The most recent months have been marked by the multiple racial protests in various parts of the world, mainly in the US, which has led (among many other things) to rethinking the use of some words, which has not gone unnoticed by the cybersecurity and computer science community.
According to experts in a cyber security course, Linus Torvalds has just approved the use of new and more inclusive terminology in Linux kernel code and documentation. Consequently, Linux developers will need to use new terms to replace the use of <<master/slave>>, <<blacklist/whitelist>>, among others.
Among the proposed alternatives to replace the terms master/slave are:
- Primary – Secondary
- Main – Replica
- Initiator – Target
- Applicant – Responder
- Driver – Device
- Host – Worker or proxy
- Leader – Follower
- Director – Performer
On the other hand, the proposed alternatives to replace blacklist/whitelist include:
- denylist – allowlist
- blocklist – passlist
Linux managers did not recommend using any specific term, so developers, cyber security course experts, and other users will be able to choose the one they think is best. The new terminology may be used for the new Linux kernel source code and any articles, reviews, technical descriptions or any document associated with the operating system.
The terms used above, and which are now considered inappropriate, will be used for the maintenance of code and related documentation, in addition to their use in updates to specific code where only such terms are supported.
These changes were proposed by Dan Williams, head of the Linux kernel, at the beginning of July. Torvalds, creator of the operating system, approved the proposal a few days ago, sending a pull request for the Linux 5.8 repository.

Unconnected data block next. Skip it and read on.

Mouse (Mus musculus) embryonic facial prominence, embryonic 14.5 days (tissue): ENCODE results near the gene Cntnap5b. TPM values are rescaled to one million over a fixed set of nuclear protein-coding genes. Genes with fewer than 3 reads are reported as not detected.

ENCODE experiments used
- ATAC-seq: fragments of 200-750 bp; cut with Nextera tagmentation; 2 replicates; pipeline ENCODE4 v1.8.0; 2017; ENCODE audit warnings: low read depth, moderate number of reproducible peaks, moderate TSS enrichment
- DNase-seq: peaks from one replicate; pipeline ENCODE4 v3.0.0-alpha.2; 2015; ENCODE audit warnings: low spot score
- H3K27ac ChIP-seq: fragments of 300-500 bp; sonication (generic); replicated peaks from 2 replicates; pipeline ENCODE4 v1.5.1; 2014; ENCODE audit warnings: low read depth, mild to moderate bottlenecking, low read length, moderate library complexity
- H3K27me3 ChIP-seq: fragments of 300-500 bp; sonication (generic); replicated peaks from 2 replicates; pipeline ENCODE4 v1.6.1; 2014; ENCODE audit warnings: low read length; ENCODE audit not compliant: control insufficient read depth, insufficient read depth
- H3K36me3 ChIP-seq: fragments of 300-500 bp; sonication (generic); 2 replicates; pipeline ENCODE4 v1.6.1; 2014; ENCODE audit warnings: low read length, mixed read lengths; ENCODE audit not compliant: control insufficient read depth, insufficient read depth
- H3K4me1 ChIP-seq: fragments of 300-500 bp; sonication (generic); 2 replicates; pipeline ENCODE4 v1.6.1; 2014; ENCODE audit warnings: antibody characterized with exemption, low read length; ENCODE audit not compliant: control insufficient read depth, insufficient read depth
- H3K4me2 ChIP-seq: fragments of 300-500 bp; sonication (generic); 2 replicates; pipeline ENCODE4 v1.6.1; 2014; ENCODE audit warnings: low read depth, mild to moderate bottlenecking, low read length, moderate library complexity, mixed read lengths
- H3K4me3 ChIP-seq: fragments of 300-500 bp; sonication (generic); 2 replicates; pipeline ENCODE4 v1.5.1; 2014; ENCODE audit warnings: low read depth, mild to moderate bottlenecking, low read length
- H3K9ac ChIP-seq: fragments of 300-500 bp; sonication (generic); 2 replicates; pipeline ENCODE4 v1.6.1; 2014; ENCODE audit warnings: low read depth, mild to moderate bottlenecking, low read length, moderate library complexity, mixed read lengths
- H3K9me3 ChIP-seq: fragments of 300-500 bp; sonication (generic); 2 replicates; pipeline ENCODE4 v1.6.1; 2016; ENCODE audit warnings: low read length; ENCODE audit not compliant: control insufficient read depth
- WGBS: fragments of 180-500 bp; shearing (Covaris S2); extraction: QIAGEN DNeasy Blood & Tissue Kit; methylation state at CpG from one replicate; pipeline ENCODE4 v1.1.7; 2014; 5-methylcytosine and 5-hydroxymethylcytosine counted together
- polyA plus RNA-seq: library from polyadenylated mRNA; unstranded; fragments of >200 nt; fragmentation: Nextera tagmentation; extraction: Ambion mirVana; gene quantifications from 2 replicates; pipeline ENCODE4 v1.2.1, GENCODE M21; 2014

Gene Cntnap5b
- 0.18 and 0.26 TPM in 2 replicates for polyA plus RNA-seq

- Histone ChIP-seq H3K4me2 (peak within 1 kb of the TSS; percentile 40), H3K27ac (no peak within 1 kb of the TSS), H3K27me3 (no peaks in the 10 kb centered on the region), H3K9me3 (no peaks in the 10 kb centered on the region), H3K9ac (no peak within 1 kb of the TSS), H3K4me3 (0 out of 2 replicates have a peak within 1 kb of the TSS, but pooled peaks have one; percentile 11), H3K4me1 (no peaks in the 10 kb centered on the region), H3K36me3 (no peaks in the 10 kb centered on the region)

This is how Linux developers have joined an emerging movement in the computer community that seeks to eliminate the use of terms that might be considered racist, opting for the implementation of a more neutral terminology. To this initiative have been added firms such as Twitter, GitHub, Microsoft, LinkedIn, Ansible, Splunk, Android, Go, MySQL, among others, as mentioned by the specialists of the cyber security course.
For further reports on vulnerabilities, exploits, malware variants and computer security risks, it is recommended to enter the website of the International Institute of Cyber Security (IICS), as well as the official platforms of technology companies.
He is a well-known expert in mobile security and malware analysis. He studied Computer Science at NYU and started working as a cyber security analyst in 2003. He is actively working as an anti-malware expert. He also worked for security companies like Kaspersky Lab. His everyday job includes researching about new malware and cyber security incidents. Also he has deep level of knowledge in mobile security and mobile vulnerabilities.